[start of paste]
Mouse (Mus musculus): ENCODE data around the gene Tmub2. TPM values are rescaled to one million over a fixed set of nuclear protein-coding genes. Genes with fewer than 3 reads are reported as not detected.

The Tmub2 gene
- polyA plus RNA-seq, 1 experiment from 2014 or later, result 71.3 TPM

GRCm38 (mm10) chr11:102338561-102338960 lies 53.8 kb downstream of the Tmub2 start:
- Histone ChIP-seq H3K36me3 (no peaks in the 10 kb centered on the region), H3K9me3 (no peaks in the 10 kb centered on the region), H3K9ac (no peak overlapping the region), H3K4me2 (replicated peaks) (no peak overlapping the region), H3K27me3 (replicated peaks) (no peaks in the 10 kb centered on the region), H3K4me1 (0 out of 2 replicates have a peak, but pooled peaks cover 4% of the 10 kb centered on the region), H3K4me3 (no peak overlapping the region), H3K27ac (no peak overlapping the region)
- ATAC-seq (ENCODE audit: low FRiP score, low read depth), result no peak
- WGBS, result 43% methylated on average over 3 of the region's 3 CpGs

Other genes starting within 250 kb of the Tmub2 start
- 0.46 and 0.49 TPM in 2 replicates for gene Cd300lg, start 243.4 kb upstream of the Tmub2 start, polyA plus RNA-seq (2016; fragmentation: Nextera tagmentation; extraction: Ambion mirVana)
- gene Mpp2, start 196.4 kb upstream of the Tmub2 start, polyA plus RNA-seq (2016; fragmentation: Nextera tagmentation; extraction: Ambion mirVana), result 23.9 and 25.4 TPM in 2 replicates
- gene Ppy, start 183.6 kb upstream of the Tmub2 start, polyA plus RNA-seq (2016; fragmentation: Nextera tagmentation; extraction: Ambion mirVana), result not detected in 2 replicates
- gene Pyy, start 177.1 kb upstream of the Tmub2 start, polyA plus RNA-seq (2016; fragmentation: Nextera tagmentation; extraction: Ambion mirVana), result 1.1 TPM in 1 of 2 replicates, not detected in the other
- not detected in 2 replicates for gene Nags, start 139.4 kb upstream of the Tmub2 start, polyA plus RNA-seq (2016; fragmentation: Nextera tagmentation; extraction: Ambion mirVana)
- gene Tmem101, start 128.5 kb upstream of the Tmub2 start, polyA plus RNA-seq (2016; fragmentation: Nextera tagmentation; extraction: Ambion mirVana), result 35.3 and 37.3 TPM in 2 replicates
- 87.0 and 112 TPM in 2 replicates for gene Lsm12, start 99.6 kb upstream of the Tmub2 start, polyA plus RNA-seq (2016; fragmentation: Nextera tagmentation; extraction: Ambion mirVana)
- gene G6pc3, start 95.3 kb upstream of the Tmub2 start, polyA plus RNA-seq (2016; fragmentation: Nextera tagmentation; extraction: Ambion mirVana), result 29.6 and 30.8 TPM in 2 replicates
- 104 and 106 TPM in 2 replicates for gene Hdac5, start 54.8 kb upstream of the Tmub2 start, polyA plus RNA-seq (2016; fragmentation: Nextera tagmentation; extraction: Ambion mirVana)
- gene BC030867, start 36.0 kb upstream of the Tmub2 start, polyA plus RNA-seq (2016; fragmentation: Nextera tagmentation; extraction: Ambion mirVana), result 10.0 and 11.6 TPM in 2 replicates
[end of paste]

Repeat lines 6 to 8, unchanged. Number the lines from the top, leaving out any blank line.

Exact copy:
- ATAC-seq (ENCODE audit: low FRiP score, low read depth), result no peak
- WGBS, result 43% methylated on average over 3 of the region's 3 CpGs

Other genes starting within 250 kb of the Tmub2 start